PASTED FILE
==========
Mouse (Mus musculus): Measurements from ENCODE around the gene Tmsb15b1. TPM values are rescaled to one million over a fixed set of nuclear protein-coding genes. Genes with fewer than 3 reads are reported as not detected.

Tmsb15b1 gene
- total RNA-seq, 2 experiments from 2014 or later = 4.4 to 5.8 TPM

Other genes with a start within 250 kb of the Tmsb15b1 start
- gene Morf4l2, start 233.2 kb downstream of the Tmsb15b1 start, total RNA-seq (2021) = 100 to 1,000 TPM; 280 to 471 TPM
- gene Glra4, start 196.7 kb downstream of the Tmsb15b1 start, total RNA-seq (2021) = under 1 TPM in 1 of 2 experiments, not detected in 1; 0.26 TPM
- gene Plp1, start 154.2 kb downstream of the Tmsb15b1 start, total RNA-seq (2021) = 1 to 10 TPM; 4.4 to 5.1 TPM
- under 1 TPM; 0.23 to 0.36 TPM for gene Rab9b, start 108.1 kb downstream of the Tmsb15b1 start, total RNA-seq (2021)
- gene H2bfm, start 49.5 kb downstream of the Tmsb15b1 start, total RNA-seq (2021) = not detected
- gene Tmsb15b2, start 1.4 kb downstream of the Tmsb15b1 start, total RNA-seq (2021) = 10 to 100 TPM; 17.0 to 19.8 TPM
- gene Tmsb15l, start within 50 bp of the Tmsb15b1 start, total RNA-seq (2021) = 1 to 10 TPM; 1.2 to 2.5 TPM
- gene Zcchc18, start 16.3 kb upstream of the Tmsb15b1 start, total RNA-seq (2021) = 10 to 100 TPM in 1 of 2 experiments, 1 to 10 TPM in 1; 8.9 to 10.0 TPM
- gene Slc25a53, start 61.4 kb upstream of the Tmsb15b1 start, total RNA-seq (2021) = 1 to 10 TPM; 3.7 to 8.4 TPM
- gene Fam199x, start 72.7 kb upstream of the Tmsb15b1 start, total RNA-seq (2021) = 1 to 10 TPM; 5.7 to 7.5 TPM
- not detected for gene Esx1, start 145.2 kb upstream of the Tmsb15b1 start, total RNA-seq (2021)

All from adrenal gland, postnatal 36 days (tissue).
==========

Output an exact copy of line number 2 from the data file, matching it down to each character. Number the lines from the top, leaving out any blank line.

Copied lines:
Tmsb15b1 gene